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Refuting Evolution by Jonathan Sarfati, Part III


  07:49:38 pm, by Nimble   , 1280 words  
Categories: Books, Religion, Science

Refuting Evolution by Jonathan Sarfati, Part III

[Other parts of the review]

We continue on with "Contrasting the Models".

Now, he starts off with a reasonable diagram of the evolutionary picture as a "tree", though he can't help but interject that the common ancestor "itself evolved from non-living chemicals". Not part of the theory of evolution itself, but whatever.

He then proceeds to show the "strawman" that Teaching About Evolution uses, that of the creationist "lawn", where every biblical "kind" starts separately, whereas the "actual" picture is more like an orchard, with mini-trees everywhere.

Are we really dealing with a strawman here? Over the years, it has been really hard to pin down creationists on what a "kind" is. I would use their fancy term "baramin", but then I actually read some creationist literature on the topic, and now I would not know if I was supposed to be referring to monobaramins, apobaramins, holobaramins, or what have you, and whether it's by reproductive compatibility (can they make babies together?) or morphology (form and structure). If you want a really good sense of the kind of arguments that go into this, I would refer you to one of their papers, "A Refined Baramin Concept" by Todd Wood, Kurt Wise et al.

So you get their refined baramin concept (from the paper):

Taken together, these lines of reasoning imply that
God would indeed create discrete groups of organisms
with the ability to change and adapt but not enough
to eradicate God’s original plan of creation. Thus,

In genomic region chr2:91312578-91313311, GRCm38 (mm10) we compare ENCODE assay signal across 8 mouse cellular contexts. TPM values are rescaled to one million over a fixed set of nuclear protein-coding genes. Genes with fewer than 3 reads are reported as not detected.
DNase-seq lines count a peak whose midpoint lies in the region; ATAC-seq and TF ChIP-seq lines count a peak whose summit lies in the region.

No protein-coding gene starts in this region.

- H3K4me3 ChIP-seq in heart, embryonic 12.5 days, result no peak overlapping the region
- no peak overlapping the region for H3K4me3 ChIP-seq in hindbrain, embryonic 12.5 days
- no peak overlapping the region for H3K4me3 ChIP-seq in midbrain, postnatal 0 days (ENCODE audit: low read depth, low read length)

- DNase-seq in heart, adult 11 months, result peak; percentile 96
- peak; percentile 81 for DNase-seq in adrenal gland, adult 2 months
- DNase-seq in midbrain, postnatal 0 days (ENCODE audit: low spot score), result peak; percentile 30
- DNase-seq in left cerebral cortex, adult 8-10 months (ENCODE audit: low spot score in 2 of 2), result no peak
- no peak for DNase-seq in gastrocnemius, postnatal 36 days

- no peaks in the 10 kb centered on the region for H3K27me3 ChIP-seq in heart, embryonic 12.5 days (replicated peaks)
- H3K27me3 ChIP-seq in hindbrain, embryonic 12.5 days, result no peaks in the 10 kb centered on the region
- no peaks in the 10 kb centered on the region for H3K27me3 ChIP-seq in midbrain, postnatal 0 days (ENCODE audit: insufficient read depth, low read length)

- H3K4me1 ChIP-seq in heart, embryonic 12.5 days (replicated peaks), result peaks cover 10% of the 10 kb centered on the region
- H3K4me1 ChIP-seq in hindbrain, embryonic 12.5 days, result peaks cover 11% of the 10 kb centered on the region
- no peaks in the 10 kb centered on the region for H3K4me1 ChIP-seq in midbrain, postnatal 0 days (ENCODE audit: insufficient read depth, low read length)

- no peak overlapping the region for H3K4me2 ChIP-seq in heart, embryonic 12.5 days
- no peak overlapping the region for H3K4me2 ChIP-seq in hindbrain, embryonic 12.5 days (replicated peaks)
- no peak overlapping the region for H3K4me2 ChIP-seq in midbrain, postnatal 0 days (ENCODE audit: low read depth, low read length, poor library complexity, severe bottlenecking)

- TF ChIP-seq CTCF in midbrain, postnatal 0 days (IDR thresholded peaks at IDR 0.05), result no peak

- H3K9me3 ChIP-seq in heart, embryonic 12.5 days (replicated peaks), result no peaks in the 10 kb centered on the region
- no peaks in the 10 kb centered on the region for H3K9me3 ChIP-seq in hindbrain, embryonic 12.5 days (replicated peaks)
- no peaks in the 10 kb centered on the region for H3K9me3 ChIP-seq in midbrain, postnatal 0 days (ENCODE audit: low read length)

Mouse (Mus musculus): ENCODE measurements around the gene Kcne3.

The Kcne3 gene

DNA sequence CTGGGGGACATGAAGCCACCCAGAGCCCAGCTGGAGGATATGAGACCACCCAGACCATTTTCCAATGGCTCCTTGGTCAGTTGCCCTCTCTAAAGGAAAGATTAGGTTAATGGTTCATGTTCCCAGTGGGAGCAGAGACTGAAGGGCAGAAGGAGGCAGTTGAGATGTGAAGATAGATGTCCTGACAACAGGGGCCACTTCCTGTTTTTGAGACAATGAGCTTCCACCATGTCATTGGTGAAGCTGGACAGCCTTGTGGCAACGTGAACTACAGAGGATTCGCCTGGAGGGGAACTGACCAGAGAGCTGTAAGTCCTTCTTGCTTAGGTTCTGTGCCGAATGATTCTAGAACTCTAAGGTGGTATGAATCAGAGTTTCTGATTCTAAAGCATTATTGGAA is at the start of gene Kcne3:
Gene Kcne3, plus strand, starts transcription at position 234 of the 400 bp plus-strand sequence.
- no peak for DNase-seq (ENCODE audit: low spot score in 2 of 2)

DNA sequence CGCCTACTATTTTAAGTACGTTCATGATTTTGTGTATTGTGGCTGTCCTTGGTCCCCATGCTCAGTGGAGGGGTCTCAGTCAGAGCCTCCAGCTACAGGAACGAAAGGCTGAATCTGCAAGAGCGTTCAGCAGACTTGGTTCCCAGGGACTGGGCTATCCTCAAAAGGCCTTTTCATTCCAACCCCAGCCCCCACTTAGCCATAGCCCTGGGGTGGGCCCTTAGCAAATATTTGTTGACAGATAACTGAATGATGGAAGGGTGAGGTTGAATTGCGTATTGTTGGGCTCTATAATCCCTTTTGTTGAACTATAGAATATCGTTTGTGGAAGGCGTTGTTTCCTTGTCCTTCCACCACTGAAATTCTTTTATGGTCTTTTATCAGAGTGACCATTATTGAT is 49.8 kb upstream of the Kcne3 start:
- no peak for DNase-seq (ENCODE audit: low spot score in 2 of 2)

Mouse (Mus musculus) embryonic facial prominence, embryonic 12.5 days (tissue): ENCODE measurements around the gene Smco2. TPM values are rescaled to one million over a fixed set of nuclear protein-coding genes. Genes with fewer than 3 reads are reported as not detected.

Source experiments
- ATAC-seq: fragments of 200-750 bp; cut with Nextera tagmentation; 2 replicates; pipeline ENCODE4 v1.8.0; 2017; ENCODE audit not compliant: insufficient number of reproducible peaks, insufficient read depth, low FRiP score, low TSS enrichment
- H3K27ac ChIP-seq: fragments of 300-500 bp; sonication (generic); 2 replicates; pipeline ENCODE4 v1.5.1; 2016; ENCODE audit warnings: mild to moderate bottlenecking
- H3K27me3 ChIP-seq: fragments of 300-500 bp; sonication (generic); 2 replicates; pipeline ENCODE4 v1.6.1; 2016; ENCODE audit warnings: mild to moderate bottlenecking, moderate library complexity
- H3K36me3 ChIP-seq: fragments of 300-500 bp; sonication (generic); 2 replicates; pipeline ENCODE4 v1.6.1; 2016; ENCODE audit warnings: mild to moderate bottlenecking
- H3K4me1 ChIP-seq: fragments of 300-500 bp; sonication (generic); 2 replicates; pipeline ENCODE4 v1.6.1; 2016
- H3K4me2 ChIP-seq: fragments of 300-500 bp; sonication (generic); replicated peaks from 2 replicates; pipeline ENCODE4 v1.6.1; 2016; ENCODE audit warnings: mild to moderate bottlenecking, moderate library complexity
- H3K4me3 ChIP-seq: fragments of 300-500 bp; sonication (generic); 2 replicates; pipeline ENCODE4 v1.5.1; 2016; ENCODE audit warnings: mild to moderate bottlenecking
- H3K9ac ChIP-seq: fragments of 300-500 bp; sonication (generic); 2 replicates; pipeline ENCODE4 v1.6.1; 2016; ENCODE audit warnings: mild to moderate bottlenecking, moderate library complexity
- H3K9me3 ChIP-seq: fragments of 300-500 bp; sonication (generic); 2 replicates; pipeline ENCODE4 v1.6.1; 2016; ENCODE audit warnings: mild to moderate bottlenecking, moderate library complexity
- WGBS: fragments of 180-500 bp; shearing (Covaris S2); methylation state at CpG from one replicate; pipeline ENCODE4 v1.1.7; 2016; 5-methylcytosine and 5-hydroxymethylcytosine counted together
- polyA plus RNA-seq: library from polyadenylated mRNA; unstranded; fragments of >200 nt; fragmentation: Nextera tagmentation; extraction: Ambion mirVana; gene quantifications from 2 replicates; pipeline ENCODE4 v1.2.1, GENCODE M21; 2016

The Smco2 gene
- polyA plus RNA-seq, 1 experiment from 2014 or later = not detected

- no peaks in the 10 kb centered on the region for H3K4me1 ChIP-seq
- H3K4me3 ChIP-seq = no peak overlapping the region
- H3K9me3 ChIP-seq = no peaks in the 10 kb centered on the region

we define the potentiality region as a bounded region
of biological character space. Within the divinelyestablished
boundaries, variation can occur, but change
beyond the boundaries might obscure the revelation.
The biblical and theological evidence even provides a
framework in which to search for these baramins: they
should generally be equal to or lower in rank than an
order but higher than a species.

That might seem to lend support to Sarfati's "it's an orchard!" exclamation, but since many of their definitions of baramin, for example, seem to have hybridization as a requirement, that does not lend itself to excessive "orchardy-ness".

I've seen creationist attempts to go more towards an "orchard" model, but the reason might not be what you expect. They seem to come out of attempts to minimize the kinds of animals that were required to be saved on Noah's Ark, followed by ultra-fast - much faster than evolutionary theory would allow - diversification.

Sarfati seems to be one of these. From page 42:

Critics doubt that all of today's species could have fitted on the ark. However, the ark would have needed only about 8,000 kinds of land vertebrate animals, which would be sufficient to produce the wide variety of species we have today.

One repeated theme throughout Sarfati's book is an implicit assumption that the Teaching About Evolution booklet that he is arguing against should contain all of the evidence for the theory of evolution. To wit here, in this chapter:

Much of the evidence of variation presented by Teaching about Evolution refutes only the straw-man version of creationism in Figure 2, but fits the true creationist "orchard" model perfectly well.

...as though the booklet was all that science had to say on the subject, although notably, he said much, not all.

Moving on from the diagrams, he presents arguments that the cases of evolution that the booklet provides are much more suited to a creationist interpretation. He does this by re-asserting some of his standard running-down-from-perfection talking points. Bacterial resistance? Used to have it, but it degraded/disappeared in some, or the control mechanism for halting the antibacterial defenses degraded, and that's how they can fight antibiotics. Some frozen bacteria are antibiotic-resistant, so that proves it. Run down, loses information, degrade, decay.